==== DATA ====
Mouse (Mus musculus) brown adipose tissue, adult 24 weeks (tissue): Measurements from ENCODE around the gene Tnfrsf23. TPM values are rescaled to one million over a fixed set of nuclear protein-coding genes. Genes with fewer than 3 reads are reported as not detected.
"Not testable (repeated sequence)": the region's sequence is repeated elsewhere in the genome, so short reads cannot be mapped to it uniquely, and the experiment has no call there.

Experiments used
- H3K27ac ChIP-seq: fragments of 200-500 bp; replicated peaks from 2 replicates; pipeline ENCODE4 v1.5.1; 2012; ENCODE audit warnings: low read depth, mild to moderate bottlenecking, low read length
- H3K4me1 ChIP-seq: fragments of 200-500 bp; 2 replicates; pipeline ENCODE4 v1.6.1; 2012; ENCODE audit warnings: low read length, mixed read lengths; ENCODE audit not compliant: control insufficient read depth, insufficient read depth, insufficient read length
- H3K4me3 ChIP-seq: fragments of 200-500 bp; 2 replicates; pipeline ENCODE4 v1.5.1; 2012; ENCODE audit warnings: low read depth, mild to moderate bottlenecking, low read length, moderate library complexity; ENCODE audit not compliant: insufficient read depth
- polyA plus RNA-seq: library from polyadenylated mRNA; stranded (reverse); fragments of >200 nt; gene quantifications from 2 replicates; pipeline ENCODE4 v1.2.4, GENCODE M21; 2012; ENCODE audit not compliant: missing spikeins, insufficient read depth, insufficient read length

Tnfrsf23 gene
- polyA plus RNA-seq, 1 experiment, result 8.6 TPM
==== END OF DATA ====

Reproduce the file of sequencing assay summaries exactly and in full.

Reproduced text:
Mouse (Mus musculus) brown adipose tissue, adult 24 weeks (tissue): Measurements from ENCODE around the gene Tnfrsf23. TPM values are rescaled to one million over a fixed set of nuclear protein-coding genes. Genes with fewer than 3 reads are reported as not detected.
"Not testable (repeated sequence)": the region's sequence is repeated elsewhere in the genome, so short reads cannot be mapped to it uniquely, and the experiment has no call there.

Experiments used
- H3K27ac ChIP-seq: fragments of 200-500 bp; replicated peaks from 2 replicates; pipeline ENCODE4 v1.5.1; 2012; ENCODE audit warnings: low read depth, mild to moderate bottlenecking, low read length
- H3K4me1 ChIP-seq: fragments of 200-500 bp; 2 replicates; pipeline ENCODE4 v1.6.1; 2012; ENCODE audit warnings: low read length, mixed read lengths; ENCODE audit not compliant: control insufficient read depth, insufficient read depth, insufficient read length
- H3K4me3 ChIP-seq: fragments of 200-500 bp; 2 replicates; pipeline ENCODE4 v1.5.1; 2012; ENCODE audit warnings: low read depth, mild to moderate bottlenecking, low read length, moderate library complexity; ENCODE audit not compliant: insufficient read depth
- polyA plus RNA-seq: library from polyadenylated mRNA; stranded (reverse); fragments of >200 nt; gene quantifications from 2 replicates; pipeline ENCODE4 v1.2.4, GENCODE M21; 2012; ENCODE audit not compliant: missing spikeins, insufficient read depth, insufficient read length

Tnfrsf23 gene
- polyA plus RNA-seq, 1 experiment, result 8.6 TPM